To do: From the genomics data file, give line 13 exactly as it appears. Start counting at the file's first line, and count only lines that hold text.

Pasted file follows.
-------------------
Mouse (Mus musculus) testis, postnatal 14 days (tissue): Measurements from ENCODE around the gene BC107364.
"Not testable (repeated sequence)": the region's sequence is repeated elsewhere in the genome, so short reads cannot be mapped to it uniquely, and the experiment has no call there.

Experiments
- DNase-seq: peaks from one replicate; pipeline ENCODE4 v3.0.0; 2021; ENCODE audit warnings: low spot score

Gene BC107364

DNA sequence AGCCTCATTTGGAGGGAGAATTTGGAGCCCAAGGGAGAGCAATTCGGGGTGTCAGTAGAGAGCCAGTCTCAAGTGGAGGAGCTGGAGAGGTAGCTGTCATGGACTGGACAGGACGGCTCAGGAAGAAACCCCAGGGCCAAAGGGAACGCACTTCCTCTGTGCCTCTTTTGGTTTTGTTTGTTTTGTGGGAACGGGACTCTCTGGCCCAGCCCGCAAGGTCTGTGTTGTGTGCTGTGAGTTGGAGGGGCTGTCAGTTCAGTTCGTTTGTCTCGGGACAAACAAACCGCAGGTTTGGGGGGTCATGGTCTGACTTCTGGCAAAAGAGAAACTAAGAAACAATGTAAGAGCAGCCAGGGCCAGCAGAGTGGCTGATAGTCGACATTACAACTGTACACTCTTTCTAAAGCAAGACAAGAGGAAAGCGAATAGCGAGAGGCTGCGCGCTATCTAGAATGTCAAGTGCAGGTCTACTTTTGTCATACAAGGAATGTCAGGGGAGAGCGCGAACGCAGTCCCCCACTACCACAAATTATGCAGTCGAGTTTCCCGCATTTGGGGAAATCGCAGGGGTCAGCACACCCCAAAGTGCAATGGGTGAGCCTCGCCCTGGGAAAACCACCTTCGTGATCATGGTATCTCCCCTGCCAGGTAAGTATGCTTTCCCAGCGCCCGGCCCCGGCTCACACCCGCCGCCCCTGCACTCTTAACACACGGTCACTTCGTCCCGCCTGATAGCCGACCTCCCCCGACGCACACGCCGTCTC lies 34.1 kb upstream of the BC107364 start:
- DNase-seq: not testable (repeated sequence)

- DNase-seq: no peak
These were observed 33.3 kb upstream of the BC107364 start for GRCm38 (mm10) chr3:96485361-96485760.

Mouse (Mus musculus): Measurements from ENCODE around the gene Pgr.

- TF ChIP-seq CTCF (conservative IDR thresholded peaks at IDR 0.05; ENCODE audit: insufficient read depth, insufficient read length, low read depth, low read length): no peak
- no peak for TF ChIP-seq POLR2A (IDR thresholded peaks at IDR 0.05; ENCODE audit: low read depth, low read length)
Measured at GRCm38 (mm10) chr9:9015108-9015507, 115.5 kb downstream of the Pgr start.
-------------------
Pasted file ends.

Measured at GRCm38 (mm10) chr9:9015108-9015507, 115.5 kb downstream of the Pgr start.